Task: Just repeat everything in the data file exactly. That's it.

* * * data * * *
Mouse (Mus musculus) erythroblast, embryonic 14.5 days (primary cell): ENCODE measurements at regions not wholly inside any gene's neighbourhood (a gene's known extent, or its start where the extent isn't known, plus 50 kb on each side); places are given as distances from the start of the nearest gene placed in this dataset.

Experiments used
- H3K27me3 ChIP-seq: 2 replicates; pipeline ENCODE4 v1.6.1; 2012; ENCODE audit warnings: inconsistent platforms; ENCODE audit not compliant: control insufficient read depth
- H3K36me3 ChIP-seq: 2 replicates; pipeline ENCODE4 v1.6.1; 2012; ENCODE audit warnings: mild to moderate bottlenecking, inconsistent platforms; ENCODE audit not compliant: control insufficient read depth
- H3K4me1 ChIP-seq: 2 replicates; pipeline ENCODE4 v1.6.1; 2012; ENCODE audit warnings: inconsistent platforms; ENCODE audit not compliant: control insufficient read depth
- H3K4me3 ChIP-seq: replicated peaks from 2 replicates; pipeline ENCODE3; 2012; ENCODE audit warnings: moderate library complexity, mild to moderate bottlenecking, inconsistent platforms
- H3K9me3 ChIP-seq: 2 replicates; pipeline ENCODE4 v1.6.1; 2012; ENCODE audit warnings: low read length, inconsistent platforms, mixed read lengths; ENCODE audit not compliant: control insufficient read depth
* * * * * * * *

Mouse (Mus musculus) erythroblast, embryonic 14.5 days (primary cell): ENCODE measurements at regions not wholly inside any gene's neighbourhood (a gene's known extent, or its start where the extent isn't known, plus 50 kb on each side); places are given as distances from the start of the nearest gene placed in this dataset.

Experiments used
- H3K27me3 ChIP-seq: 2 replicates; pipeline ENCODE4 v1.6.1; 2012; ENCODE audit warnings: inconsistent platforms; ENCODE audit not compliant: control insufficient read depth
- H3K36me3 ChIP-seq: 2 replicates; pipeline ENCODE4 v1.6.1; 2012; ENCODE audit warnings: mild to moderate bottlenecking, inconsistent platforms; ENCODE audit not compliant: control insufficient read depth
- H3K4me1 ChIP-seq: 2 replicates; pipeline ENCODE4 v1.6.1; 2012; ENCODE audit warnings: inconsistent platforms; ENCODE audit not compliant: control insufficient read depth
- H3K4me3 ChIP-seq: replicated peaks from 2 replicates; pipeline ENCODE3; 2012; ENCODE audit warnings: moderate library complexity, mild to moderate bottlenecking, inconsistent platforms
- H3K9me3 ChIP-seq: 2 replicates; pipeline ENCODE4 v1.6.1; 2012; ENCODE audit warnings: low read length, inconsistent platforms, mixed read lengths; ENCODE audit not compliant: control insufficient read depth